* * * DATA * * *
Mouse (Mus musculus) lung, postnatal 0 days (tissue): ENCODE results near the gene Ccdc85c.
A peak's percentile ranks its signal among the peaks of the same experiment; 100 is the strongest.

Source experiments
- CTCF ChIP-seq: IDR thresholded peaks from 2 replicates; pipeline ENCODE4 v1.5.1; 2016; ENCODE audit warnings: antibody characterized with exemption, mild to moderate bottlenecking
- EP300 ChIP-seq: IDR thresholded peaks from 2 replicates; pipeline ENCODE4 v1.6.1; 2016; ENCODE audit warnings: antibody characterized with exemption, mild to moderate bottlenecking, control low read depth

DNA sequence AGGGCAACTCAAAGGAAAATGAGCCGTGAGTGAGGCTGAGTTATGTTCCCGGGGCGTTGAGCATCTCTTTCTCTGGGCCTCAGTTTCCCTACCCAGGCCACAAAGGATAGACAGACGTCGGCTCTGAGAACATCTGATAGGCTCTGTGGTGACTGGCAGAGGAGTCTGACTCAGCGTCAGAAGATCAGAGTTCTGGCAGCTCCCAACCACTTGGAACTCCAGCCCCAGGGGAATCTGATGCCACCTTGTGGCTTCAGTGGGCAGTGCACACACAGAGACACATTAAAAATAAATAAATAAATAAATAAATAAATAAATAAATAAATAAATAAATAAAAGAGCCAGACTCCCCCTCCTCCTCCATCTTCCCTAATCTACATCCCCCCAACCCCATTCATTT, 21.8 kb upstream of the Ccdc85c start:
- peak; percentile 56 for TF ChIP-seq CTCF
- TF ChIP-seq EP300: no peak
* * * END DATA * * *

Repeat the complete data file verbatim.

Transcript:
Mouse (Mus musculus) lung, postnatal 0 days (tissue): ENCODE results near the gene Ccdc85c.
A peak's percentile ranks its signal among the peaks of the same experiment; 100 is the strongest.

Source experiments
- CTCF ChIP-seq: IDR thresholded peaks from 2 replicates; pipeline ENCODE4 v1.5.1; 2016; ENCODE audit warnings: antibody characterized with exemption, mild to moderate bottlenecking
- EP300 ChIP-seq: IDR thresholded peaks from 2 replicates; pipeline ENCODE4 v1.6.1; 2016; ENCODE audit warnings: antibody characterized with exemption, mild to moderate bottlenecking, control low read depth

DNA sequence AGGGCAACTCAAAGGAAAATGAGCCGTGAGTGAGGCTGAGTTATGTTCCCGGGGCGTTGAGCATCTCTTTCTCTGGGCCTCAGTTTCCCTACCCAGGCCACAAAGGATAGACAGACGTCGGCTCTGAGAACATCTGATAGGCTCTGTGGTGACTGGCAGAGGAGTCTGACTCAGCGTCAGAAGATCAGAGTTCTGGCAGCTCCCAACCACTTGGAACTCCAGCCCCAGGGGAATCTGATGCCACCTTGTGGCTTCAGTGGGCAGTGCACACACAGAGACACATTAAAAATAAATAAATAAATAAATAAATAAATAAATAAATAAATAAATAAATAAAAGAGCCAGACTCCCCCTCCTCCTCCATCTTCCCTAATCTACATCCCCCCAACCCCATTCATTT, 21.8 kb upstream of the Ccdc85c start:
- peak; percentile 56 for TF ChIP-seq CTCF
- TF ChIP-seq EP300: no peak